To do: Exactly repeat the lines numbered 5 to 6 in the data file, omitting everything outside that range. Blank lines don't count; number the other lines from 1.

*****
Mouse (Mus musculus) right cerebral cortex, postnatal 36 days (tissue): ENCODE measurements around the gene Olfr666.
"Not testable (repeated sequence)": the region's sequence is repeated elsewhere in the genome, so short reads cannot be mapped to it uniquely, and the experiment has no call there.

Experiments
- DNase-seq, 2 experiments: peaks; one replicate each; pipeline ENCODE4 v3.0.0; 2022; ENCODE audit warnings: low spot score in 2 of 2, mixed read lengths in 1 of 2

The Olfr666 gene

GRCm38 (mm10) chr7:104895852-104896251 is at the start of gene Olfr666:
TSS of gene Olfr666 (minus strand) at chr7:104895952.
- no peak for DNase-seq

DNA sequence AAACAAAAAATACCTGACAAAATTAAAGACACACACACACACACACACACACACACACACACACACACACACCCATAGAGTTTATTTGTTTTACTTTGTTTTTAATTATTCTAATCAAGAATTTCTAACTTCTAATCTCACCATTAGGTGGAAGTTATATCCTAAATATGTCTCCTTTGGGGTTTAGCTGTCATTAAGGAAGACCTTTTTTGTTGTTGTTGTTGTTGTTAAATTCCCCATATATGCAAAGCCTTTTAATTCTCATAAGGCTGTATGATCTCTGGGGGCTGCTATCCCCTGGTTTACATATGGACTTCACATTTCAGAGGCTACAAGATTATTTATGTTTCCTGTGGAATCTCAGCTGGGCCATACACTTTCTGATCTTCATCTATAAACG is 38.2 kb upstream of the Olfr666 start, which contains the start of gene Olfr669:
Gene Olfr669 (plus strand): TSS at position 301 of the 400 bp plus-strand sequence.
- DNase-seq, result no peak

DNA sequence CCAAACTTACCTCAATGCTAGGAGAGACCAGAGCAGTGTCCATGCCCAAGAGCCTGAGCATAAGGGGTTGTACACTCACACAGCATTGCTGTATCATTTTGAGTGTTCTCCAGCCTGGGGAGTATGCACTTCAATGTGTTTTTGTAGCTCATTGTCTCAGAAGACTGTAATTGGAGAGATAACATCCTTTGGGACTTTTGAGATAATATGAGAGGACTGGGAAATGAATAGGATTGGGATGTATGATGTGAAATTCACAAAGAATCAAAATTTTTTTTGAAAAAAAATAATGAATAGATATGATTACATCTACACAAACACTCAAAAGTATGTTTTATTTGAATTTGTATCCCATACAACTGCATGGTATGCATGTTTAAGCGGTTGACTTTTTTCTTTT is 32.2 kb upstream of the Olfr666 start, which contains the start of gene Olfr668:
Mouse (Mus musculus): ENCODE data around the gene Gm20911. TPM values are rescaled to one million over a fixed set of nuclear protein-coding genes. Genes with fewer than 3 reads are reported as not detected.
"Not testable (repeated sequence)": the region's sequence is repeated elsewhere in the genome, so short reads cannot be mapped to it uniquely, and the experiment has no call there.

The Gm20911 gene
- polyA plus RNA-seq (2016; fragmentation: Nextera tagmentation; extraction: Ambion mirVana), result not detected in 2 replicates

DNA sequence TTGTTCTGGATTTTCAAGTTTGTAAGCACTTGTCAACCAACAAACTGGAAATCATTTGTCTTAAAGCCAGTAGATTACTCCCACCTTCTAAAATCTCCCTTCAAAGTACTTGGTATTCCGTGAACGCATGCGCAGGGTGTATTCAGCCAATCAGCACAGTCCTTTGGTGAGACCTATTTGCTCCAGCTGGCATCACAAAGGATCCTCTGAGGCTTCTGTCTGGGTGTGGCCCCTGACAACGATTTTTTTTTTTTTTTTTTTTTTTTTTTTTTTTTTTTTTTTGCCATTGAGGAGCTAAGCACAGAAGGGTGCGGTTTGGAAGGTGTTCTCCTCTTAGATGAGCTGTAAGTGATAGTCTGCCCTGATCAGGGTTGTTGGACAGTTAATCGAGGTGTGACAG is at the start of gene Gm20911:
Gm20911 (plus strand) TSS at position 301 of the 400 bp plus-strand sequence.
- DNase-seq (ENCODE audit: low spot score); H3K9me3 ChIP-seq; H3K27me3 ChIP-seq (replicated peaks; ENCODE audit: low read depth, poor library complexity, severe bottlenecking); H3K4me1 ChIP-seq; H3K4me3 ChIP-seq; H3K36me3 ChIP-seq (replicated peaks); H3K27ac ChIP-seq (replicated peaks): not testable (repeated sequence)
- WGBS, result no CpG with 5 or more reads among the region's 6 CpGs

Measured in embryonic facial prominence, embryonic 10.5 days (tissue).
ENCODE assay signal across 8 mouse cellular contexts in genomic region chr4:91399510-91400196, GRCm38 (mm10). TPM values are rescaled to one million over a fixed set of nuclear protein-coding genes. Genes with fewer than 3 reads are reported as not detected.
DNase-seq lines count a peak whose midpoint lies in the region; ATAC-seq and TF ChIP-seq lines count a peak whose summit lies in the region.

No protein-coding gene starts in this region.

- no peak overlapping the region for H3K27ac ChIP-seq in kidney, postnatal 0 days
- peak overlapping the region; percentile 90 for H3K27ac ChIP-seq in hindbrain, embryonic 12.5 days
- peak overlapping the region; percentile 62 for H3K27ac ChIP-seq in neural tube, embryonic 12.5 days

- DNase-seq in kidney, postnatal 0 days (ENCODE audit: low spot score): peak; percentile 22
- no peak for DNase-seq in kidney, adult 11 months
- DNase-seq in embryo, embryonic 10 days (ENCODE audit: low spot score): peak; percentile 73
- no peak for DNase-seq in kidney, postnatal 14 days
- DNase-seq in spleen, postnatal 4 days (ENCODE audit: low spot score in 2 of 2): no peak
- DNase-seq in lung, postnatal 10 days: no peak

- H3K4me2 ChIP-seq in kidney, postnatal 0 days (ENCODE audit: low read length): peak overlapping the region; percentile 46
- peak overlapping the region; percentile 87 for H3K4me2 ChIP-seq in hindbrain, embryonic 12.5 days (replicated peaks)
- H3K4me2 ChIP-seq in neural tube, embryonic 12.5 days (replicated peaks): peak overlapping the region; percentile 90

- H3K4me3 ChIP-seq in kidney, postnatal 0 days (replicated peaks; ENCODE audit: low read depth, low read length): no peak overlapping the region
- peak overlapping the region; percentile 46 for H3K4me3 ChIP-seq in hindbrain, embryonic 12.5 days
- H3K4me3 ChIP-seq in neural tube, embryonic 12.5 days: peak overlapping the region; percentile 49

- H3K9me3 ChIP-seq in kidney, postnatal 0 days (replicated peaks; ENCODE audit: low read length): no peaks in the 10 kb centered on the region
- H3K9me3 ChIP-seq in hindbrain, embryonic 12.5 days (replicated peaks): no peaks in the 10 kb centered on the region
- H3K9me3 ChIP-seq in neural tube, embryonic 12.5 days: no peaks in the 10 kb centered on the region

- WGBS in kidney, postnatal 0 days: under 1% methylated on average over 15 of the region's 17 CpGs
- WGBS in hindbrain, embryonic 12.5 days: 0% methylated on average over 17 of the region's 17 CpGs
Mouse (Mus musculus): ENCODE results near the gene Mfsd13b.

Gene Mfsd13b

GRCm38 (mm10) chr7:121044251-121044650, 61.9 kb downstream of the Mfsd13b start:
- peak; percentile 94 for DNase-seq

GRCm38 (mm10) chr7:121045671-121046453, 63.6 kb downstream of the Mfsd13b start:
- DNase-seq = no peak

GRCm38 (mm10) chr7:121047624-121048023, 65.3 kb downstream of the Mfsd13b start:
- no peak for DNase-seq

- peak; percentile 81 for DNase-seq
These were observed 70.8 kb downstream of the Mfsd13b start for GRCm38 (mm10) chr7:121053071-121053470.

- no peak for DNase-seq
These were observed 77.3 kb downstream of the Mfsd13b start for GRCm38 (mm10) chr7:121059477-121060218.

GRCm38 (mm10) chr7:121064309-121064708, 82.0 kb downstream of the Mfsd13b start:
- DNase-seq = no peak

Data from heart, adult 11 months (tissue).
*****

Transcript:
The Olfr666 gene

GRCm38 (mm10) chr7:104895852-104896251 is at the start of gene Olfr666: